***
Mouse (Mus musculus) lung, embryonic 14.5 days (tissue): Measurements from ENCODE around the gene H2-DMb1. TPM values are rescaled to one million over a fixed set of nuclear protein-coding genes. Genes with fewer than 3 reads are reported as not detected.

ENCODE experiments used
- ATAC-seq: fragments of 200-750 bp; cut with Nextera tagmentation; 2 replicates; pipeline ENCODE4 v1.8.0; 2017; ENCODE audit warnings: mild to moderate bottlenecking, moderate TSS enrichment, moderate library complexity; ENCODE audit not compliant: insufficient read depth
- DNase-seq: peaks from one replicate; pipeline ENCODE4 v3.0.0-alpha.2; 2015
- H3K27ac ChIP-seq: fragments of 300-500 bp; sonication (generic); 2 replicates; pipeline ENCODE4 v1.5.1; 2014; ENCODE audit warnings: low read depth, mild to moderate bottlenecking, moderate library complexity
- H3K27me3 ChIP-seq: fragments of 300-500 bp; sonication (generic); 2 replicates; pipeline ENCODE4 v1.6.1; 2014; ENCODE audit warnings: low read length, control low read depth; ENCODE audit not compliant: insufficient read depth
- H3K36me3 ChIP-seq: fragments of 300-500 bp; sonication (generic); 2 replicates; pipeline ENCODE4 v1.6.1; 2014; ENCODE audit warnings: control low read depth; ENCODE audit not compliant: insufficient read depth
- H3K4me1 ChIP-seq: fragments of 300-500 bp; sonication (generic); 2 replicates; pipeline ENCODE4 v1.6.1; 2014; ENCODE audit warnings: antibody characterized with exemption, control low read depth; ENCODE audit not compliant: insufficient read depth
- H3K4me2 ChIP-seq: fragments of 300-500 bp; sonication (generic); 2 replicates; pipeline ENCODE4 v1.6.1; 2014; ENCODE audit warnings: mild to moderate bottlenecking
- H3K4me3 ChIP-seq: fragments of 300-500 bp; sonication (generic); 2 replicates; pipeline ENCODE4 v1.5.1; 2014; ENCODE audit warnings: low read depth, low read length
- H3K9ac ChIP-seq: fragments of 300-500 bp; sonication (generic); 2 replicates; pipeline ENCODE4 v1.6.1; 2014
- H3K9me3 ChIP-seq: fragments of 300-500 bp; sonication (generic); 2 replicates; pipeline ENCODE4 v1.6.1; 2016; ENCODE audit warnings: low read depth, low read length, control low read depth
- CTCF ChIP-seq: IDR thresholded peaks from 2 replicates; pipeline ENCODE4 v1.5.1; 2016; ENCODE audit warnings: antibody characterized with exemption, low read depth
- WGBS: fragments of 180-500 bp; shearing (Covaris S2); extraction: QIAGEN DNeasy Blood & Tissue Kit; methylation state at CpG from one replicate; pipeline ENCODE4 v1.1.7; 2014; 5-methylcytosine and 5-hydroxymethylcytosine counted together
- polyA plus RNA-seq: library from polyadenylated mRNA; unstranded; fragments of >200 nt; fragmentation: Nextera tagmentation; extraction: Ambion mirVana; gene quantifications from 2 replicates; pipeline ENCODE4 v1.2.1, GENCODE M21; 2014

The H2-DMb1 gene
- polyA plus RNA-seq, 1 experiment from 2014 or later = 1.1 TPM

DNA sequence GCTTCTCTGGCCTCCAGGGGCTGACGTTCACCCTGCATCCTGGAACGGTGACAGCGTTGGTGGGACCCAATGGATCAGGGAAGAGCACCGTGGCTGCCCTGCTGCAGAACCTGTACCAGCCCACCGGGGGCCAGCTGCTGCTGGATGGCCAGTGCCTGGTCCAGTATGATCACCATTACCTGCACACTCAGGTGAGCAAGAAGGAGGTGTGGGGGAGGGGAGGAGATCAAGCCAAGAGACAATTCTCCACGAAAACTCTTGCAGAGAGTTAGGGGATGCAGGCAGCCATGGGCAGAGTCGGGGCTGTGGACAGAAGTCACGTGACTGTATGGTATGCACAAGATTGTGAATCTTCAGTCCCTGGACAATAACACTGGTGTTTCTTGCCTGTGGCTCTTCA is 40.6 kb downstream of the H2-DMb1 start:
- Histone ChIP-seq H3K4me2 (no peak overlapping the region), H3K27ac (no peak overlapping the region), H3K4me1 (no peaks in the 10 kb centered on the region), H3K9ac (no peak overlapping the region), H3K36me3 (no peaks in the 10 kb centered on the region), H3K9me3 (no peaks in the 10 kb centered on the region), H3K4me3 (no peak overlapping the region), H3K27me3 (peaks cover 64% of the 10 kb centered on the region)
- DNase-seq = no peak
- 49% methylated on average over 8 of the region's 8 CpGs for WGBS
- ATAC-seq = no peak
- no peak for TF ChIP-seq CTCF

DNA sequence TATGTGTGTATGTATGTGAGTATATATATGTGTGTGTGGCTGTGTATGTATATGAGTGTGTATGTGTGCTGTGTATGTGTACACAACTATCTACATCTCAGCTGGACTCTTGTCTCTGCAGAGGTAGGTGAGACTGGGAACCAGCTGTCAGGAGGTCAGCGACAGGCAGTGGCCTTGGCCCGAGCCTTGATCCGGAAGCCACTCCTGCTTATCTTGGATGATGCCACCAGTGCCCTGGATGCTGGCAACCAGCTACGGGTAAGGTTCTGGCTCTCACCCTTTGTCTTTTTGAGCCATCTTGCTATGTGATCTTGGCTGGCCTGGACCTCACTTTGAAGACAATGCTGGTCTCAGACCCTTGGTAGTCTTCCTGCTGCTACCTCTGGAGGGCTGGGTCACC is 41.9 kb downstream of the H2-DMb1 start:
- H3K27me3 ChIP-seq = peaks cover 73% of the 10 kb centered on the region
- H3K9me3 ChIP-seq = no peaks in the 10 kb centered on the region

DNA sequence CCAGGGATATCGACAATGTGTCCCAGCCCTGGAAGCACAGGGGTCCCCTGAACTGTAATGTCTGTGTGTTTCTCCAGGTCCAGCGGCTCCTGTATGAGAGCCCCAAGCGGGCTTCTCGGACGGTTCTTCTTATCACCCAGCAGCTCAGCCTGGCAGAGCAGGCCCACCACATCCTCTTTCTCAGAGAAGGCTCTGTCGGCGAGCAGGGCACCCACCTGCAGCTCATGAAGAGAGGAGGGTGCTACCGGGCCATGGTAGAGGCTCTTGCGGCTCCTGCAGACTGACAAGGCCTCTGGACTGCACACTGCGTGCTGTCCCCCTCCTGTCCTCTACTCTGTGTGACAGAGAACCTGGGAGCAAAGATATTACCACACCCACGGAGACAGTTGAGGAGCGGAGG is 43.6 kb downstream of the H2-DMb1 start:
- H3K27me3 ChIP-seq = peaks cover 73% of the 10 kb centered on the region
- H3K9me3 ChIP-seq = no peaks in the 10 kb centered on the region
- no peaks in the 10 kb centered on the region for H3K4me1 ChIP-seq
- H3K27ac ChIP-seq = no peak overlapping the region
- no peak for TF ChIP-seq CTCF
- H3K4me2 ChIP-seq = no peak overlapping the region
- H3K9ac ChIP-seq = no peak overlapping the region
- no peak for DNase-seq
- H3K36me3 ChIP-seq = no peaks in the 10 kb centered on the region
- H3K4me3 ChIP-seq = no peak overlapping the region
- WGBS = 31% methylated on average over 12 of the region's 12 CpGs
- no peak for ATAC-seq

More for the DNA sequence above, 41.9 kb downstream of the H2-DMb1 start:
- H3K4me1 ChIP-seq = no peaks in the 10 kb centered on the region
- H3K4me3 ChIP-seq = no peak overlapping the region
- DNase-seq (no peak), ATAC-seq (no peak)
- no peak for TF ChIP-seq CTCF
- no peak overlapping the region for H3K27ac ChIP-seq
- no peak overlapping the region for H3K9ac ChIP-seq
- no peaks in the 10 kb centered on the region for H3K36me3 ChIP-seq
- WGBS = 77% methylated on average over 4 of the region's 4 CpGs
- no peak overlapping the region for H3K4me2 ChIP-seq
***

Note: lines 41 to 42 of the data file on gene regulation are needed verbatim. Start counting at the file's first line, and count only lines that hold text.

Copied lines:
- H3K4me1 ChIP-seq = no peaks in the 10 kb centered on the region
- H3K4me3 ChIP-seq = no peak overlapping the region